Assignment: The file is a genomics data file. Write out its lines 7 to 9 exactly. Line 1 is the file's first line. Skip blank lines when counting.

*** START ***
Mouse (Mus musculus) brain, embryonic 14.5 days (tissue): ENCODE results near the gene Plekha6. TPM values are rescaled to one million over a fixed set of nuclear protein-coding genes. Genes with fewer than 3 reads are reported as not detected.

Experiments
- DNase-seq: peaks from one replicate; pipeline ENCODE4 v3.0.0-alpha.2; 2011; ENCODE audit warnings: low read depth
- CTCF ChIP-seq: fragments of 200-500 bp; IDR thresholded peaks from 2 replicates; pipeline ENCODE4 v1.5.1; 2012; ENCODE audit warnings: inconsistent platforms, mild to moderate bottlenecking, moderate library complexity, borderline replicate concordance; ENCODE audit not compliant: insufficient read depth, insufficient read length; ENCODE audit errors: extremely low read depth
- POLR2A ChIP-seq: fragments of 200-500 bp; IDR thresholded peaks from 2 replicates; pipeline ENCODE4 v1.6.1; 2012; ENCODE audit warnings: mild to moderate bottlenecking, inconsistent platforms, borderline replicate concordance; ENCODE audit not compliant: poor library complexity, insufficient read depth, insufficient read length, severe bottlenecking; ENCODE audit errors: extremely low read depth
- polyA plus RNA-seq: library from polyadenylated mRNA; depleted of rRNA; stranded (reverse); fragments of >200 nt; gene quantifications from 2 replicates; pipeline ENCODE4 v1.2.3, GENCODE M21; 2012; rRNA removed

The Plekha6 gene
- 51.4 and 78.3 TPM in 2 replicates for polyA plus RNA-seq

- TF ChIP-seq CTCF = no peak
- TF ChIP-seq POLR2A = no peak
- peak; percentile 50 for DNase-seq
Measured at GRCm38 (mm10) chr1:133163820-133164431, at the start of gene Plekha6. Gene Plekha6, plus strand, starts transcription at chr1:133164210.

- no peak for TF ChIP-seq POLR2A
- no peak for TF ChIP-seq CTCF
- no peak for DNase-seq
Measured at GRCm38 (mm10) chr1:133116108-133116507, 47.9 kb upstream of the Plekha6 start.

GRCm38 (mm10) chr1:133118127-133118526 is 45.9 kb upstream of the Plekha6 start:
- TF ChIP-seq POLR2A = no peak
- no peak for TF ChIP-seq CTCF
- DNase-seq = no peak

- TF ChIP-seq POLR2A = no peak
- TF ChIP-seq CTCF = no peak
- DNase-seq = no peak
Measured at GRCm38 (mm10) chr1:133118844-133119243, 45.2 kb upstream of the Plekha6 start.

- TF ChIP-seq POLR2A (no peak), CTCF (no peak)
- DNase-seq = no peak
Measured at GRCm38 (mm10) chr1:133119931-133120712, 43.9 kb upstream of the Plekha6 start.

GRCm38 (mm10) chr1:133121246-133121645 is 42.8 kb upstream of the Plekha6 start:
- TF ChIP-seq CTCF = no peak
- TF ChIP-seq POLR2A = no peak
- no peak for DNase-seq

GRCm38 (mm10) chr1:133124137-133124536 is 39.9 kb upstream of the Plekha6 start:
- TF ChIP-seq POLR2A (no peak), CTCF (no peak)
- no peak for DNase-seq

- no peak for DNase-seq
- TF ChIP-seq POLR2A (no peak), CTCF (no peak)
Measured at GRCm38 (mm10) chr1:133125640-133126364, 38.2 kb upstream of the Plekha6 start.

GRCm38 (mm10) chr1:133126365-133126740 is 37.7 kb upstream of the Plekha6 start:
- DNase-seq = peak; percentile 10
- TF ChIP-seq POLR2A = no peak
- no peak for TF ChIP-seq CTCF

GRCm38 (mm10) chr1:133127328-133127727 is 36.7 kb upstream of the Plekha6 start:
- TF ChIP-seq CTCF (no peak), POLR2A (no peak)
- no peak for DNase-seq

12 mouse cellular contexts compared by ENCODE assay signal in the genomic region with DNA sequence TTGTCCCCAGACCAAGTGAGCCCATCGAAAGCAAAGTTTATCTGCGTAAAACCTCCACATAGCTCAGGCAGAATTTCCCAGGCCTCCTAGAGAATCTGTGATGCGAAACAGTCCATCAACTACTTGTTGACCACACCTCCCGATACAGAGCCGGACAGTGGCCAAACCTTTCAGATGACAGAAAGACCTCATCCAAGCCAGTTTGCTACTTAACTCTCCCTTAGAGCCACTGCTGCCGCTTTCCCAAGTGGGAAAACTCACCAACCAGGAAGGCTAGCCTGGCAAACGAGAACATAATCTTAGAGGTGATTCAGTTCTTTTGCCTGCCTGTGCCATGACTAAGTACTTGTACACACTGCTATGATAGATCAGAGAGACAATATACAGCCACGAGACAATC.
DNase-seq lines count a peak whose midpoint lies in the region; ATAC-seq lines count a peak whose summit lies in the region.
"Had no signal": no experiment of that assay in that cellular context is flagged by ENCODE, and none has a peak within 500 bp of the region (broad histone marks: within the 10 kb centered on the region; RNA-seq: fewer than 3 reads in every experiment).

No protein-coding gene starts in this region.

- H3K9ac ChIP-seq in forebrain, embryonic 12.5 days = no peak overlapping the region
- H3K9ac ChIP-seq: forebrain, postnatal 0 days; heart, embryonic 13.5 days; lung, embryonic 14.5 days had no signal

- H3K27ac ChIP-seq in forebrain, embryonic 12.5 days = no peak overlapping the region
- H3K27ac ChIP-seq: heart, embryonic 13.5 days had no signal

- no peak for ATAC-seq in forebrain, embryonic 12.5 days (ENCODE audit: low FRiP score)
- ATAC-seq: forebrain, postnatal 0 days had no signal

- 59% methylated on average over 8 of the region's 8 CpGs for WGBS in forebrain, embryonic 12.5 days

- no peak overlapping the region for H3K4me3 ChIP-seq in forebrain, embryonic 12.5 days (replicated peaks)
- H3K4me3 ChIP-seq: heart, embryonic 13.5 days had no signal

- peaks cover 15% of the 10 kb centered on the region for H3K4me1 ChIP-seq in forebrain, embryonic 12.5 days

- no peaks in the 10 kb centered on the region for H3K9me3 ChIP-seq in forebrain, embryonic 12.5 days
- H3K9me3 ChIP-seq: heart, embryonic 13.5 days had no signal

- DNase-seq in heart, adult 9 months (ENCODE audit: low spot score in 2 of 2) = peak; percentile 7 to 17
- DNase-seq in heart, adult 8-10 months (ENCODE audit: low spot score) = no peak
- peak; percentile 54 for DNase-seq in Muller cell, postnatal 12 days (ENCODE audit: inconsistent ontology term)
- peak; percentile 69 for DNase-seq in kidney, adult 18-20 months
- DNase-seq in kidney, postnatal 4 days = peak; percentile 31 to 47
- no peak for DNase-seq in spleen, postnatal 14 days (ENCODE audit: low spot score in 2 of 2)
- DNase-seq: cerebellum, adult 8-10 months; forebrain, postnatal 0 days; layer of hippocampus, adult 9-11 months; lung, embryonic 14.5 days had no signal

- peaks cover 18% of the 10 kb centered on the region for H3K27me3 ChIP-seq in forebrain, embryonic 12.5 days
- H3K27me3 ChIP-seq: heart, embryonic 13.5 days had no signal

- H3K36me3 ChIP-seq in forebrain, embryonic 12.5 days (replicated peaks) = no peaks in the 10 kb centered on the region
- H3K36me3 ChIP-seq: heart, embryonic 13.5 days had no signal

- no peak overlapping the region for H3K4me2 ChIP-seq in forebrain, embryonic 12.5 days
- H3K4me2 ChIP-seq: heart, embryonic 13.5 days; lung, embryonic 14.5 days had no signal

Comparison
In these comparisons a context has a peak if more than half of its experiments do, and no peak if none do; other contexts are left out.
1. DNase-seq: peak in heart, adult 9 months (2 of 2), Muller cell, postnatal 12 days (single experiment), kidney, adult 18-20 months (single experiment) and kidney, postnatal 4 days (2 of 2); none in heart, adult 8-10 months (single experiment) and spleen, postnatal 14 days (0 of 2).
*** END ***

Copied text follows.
The Plekha6 gene
- 51.4 and 78.3 TPM in 2 replicates for polyA plus RNA-seq

- TF ChIP-seq CTCF = no peak